things and if we can achieve both of them. With that said the

:26:57.:27:02.

Internet is challenging privacy as we know it, I'm 35 and I think in

:27:02.:27:09.

regards to internet privacy I'm old. When you look at 25-year-olds they

:27:09.:27:12.

use it so differently. When you look at 20 yearled olds they use it

:27:12.:27:17.

different from 25-year-olds, the younger you go, people who grew up

:27:17.:27:21.

with the interin the, their definition of privacy is completely

:27:21.:27:25.

different. Is it good or bad?I don't think we can make a judgment

:27:25.:27:30.

yet, any judgment we would make is using our pasts and lives and

:27:30.:27:34.

understanding that we grew up with to make the judgment. In that case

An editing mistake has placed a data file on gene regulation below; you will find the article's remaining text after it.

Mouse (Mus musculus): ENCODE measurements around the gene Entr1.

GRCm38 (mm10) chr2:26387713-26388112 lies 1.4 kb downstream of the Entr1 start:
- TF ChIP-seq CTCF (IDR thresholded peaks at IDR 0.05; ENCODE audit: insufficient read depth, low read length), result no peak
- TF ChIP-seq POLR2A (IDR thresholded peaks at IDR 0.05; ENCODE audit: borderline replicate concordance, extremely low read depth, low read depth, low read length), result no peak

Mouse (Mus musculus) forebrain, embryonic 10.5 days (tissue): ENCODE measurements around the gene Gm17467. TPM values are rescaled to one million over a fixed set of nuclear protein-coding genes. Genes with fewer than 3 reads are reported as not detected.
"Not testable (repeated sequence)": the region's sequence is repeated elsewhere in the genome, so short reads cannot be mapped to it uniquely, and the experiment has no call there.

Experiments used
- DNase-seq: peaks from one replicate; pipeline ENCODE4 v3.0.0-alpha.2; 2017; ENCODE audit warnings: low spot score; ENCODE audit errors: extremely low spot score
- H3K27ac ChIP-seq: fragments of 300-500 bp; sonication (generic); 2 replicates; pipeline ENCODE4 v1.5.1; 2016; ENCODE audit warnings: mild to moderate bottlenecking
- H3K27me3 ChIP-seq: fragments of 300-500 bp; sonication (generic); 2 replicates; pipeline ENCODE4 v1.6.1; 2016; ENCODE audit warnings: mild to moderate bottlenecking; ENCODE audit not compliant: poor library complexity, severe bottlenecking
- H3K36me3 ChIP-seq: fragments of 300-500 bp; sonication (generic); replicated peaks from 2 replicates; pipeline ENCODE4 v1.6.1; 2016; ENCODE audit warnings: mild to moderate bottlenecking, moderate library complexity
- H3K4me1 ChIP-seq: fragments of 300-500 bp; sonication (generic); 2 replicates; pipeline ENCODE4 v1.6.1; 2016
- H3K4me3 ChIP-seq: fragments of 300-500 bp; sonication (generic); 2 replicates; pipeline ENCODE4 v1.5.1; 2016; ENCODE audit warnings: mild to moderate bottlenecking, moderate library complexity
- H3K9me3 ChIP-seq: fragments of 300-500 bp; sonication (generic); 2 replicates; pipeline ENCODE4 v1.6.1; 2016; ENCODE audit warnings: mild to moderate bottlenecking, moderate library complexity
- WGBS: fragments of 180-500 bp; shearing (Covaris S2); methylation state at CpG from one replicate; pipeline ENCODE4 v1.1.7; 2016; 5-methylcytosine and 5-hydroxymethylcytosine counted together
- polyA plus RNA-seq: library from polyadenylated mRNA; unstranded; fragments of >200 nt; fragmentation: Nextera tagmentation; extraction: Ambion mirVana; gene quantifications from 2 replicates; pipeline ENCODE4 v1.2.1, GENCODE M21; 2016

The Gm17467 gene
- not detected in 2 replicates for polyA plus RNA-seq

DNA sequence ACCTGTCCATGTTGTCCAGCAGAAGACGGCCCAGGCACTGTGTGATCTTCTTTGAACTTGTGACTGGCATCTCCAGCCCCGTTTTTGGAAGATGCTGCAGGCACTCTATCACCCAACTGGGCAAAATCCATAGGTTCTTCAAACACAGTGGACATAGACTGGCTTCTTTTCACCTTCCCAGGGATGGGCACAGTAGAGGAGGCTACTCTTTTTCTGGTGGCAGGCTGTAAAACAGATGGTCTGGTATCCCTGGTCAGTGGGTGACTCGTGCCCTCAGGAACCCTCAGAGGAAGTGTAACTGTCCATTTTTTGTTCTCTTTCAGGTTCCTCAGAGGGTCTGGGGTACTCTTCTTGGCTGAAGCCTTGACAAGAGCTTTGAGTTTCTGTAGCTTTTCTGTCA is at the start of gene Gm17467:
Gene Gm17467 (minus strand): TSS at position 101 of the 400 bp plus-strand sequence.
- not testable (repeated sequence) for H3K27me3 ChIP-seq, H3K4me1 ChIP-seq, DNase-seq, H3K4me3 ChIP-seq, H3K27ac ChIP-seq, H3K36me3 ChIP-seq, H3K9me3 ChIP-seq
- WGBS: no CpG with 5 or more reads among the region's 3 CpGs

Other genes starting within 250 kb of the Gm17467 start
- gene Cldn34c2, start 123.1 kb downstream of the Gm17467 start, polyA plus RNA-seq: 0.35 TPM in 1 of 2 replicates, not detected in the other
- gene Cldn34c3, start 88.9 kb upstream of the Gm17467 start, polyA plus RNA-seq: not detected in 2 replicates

:27:34.:27:42.

isn't there a universal moral code, but more a gep rationale moral

:27:42.:27:48.

code? It is a paradime shift, we will talk -- Dara dime shift, we

:27:48.:27:52.

code? It is a paradime shift, we will talk about data and it should

:27:52.:27:57.

be secure, another person says the same word and means something

:27:57.:28:02.

different. I don't want to conflate it with NMA thing. Any talk about

:28:02.:28:09.

privacy you have toed accept that young people use the Internet --

:28:09.:28:12.

you have to accept that young people use the Internet in a

:28:12.:28:16.

different way. If you were working for Barack Obama, the on-line

:28:16.:28:20.

campaign, would some decent on-line campaign have made a difference to

:28:20.:28:24.

him had he been running up to the decision of whether or not to go

:28:24.:28:30.

for military intervention. Would he have been so out of step from the

:28:30.:28:35.